FOSTORIA - A civic group that wants to capitalize on Fostoria's reputation as a prime place to watch trains is paying for billboards that invite train buffs to the city to see for themselves.
Two billboards, one on Tiffin's Market Street and the other along State Rt. 12 west of Fostoria, are part of a marketing campaign to increase awareness of the city of 15,000, about 35 miles southeast of Toledo. “We first want to remind people why Fostoria is such a good place,” said Carol Boos, community relations coordinator for a group called Community Framework for Progress. “This is just the beginning.”
Ms. Boos said the “Be a Train Tracker” billboards are designed to get people to think about Fostoria in a different way. Plans call for extending the campaign to a billboard along I-75 to attract motorists on that major artery.
“We hope to get people off 75 to come to Fostoria for the glass and shopping,” she said.
Downtown Fostoria includes buildings that date to the city's late 19th-century heyday as a center of glass production and railroad lines. Fostoria focuses on glass because of its history as the birthplace of Fostoria Glass.
Fostoria Glass as an industry is long gone. But train traffic remains a visible, if not annoying, fact of line here.
Three major railroad lines intersect just south of downtown Fostoria, carrying an average of 100 trains daily through the junctions.
Ms. Boos said one goal is to convince residents that the train traffic can benefit Fostoria.
“We see them as an annoyance,” she acknowledged. “but to these [train watchers], they're a wonderful thing. You just don't have to wait long to see a train here.”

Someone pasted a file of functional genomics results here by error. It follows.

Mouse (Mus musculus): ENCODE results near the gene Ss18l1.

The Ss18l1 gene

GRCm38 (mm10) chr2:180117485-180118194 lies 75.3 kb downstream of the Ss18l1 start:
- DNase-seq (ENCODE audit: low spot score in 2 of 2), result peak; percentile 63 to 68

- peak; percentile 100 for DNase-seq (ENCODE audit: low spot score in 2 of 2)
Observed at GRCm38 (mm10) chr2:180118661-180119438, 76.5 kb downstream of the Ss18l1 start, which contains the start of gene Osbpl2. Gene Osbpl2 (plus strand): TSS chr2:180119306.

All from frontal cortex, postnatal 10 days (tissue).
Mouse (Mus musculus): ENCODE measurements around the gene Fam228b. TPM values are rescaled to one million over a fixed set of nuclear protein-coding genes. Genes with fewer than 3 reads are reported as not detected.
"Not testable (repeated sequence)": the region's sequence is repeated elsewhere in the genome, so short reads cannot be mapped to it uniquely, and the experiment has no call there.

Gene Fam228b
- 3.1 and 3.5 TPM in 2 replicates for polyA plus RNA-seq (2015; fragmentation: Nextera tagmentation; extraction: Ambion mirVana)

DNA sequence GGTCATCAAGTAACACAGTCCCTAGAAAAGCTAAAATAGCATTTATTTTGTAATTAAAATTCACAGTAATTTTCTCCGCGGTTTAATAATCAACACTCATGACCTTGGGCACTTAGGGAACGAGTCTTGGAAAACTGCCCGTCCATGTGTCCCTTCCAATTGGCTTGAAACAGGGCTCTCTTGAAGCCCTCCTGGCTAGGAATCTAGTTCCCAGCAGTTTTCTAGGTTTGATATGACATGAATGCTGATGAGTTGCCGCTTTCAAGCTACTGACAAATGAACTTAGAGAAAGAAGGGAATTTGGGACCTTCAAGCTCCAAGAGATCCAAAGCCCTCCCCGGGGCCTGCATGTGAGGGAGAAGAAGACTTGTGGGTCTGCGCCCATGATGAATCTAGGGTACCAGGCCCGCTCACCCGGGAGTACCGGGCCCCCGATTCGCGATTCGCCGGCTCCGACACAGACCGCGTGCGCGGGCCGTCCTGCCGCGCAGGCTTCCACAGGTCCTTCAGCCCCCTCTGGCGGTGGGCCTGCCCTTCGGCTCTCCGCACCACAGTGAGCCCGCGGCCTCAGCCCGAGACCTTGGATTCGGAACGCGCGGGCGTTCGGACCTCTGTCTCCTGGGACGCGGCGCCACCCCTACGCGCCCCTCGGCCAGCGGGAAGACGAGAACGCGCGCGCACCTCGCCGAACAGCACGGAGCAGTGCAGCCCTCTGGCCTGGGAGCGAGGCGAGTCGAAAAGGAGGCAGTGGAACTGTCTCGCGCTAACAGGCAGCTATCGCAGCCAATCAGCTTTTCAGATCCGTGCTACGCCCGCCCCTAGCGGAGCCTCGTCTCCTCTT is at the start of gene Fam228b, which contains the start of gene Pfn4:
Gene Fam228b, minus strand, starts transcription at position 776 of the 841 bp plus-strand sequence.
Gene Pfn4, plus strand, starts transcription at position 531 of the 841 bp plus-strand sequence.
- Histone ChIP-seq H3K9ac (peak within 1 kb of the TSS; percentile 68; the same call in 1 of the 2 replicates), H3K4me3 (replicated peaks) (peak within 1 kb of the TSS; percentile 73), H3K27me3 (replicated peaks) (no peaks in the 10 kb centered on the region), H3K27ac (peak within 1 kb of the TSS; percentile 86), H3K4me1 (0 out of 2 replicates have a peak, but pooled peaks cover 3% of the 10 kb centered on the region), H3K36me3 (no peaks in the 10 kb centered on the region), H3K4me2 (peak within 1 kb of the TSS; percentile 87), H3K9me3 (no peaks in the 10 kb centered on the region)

The community relations task force has developed radio and newspaper advertising, and plans to air a “Fostoria commercial” that will air on cable channels in Fostoria, Tiffin, and Findlay.
The billboard and advertising campaigns, budgeted at $20,000, will focus on more than just train traffic.
The money is provided by the city, its chamber of commerce, and from Seneca County. Expanding the advertising campaign will require more funds, particularly when a single billboard along I-75 will cost $15,000 a year.
Fostoria is exploring other avenues to make the city an attractive location for train watchers. Several motels have bought advertisements in Trains magazine to promote the city's train-watching opportunities.
Additionally, the city is surveying locations near rail lines for possible development into “train parks” where train buffs could stand on viewing platforms. The sites under consideration are former industrial sites, or so-called brownfields, that could be converted for that use.